Art Neville, one of the key figures of New Orleans music as a member of the Meters and later the Neville Brothers, died Monday. He was 81.

Neville’s manager, Kent Sorrell, confirmed the death. “It was peaceful,” Sorrell told Nola.com. “He passed away at home with his adoring wife Lorraine by his side. He toured the world how many times, but he always came home to Valence Street.”

The cause of death was not immediately released, but Neville had retired from music last year, suffering from complications from back surgery and other health issues. Although he had performed at the New Orleans Jazz & Heritage Festival as recently as 2017 (pictured above), Neville was not able to attend the ceremony last year when the Meters received a lifetime achievement award from the Recording Academy.

When Neville announced his retirement in December of last year, it was on the 100th birthday of one of his piano-playing heroes, Professor Longhair.

With the keyboard-playing Art as one-fourth of the sibling outfit, the Neville Brothers reached a commercial peak with the 1987 release of “Yellow Moon,” atmospherically produced by Daniel Lanois, which included the Grammy-winning instrumental “Healing Chant.” From their first album in 1978 through their swan song in 2004, the Neville Brothers were a popular fixture among the jam-band rock crowd as well as aficionados of funk, and, along with Dr. John, the popular face of New Orleans music, traditionally closing out Jazzfest every year.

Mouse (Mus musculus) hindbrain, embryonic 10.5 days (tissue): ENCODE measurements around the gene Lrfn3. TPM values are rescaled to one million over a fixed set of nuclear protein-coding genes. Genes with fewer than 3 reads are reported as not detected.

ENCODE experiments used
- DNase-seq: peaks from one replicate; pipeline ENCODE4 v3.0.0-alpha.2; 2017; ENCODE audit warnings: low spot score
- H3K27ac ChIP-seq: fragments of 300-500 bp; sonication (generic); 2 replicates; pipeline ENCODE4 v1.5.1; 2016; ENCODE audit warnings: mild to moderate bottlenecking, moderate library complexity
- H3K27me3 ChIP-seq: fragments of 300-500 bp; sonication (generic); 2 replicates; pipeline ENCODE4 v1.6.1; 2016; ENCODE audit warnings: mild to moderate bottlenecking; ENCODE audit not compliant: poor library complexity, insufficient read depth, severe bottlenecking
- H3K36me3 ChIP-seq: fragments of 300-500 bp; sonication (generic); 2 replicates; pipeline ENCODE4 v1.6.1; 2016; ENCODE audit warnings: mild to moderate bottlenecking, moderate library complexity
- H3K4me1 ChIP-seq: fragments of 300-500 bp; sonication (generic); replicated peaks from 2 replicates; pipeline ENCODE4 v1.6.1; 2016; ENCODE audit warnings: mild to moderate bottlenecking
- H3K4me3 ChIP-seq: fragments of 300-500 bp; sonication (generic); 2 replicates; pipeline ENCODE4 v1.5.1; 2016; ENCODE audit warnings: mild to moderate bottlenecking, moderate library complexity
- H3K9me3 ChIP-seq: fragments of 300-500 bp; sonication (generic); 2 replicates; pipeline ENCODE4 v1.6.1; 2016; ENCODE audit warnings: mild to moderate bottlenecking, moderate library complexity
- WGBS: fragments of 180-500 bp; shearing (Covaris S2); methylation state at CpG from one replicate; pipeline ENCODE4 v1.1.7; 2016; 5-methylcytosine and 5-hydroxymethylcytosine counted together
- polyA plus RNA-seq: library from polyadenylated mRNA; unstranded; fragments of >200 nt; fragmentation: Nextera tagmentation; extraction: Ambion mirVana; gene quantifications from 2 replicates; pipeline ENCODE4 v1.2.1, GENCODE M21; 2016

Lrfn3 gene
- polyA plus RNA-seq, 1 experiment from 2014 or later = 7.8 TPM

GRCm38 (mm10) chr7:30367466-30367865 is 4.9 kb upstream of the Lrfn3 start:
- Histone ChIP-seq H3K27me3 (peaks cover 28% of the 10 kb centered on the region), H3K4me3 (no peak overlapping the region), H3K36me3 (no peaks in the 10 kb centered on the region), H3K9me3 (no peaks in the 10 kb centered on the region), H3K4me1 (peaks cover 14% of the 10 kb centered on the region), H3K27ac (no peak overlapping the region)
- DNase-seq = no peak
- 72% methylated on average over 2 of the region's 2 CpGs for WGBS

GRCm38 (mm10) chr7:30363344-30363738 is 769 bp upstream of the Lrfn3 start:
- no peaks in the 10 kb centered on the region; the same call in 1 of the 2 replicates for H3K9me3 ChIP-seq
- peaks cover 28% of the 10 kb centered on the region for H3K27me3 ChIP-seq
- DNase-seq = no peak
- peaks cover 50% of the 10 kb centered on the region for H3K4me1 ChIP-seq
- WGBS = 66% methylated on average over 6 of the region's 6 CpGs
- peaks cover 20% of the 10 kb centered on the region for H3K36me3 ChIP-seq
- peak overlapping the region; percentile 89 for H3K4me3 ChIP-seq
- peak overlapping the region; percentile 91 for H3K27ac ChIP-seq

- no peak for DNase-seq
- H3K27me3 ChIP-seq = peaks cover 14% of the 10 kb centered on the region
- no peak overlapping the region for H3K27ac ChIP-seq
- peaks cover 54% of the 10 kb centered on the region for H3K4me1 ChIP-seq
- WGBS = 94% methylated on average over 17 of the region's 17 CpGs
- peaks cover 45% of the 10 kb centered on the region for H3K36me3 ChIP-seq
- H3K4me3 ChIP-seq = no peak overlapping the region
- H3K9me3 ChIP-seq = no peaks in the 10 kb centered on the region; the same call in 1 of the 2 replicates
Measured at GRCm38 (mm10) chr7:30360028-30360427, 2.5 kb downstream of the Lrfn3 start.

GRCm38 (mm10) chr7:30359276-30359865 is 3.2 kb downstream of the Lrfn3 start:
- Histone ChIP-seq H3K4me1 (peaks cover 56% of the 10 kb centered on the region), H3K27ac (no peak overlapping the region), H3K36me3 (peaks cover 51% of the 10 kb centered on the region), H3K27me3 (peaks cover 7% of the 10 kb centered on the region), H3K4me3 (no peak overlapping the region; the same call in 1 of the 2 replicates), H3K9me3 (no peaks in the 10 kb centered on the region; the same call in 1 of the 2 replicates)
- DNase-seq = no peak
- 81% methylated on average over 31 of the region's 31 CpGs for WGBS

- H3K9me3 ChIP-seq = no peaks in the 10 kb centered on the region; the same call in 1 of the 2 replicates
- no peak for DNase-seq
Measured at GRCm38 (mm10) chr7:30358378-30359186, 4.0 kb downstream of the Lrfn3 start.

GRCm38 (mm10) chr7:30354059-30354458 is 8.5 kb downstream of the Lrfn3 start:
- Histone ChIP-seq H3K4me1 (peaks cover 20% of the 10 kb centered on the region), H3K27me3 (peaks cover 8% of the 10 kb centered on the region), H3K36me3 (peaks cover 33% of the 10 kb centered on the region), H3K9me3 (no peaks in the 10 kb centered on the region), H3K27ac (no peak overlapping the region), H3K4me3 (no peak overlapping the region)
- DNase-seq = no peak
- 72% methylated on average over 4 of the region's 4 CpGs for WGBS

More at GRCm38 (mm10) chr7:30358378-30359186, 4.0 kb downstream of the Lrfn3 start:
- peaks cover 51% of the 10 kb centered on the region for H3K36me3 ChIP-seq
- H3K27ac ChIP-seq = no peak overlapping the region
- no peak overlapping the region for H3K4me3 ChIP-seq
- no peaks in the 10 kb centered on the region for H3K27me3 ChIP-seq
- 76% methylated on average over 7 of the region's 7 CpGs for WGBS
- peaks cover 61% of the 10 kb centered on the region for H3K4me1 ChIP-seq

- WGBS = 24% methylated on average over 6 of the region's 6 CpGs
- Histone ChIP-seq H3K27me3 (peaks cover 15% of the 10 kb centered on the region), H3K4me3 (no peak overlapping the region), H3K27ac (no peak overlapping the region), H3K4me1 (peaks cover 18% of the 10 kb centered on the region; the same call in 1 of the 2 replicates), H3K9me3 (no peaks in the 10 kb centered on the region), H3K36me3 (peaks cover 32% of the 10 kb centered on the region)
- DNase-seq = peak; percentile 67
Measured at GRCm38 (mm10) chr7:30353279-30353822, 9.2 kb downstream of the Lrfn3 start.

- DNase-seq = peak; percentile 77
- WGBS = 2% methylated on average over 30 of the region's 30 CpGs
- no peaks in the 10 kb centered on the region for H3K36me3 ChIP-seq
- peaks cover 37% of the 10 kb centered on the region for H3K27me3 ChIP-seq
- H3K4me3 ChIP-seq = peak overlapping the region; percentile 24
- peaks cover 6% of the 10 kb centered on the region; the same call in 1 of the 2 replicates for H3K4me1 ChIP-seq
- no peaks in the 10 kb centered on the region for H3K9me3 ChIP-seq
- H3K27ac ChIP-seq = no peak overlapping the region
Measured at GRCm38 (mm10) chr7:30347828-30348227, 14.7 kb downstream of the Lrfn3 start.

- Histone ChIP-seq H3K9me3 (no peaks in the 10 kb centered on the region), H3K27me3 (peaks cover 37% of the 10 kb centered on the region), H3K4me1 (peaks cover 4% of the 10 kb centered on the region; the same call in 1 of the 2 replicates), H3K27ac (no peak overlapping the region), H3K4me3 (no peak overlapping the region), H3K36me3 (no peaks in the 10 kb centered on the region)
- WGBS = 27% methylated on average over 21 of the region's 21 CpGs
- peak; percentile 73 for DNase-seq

But it was with the group that preceded and eventually followed the Neville Brothers, the Meters, that the musician had his greatest impact. The group, which lasted from 1964-77 (and reunited for selected dates in the 2010s), was considered an essential pioneer of funk and recorded such popular favorites as “Cissy Strut” and  “Fire On The Bayou.”

As a pianist, the New Orleans-born Neville was influenced by such Louisiana progenitors as Professor Longhair. He was still in high school when he had a hit as the lead singer of the Hawkettes with “Mardi Gras Mambo” in the late ’50s. More than six decades later, the song continues to be a Carnival anthem.

In 1962, after he returned from a stint in the Navy, he formed the Neville Sounds, which eventually transformed into the Meters.

Neville later won a Grammy in 1996 for best rock instrumental with the Stevie Ray Vaughn tribute “SRV Shuffle,” in collaboration with Buddy Guy, Dr. John, Eric Clapton, B.B. King, Bonnie Raitt, and Jimmie Vaughan & Robert Cray.

Among Neville’s children is Arthel Neville, a news anchor for Fox News and a fixture of the E! network and “Extra” in the 1990s.

Art’s death follows that of brother Charles Neville in April 2018. The surviving members of the Neville Brothers are Aaron and Cyril. Neville’s death is just the latest in a series of losses for the New Orleans community after the recent passings of Dr. John and Dave Bartholomew.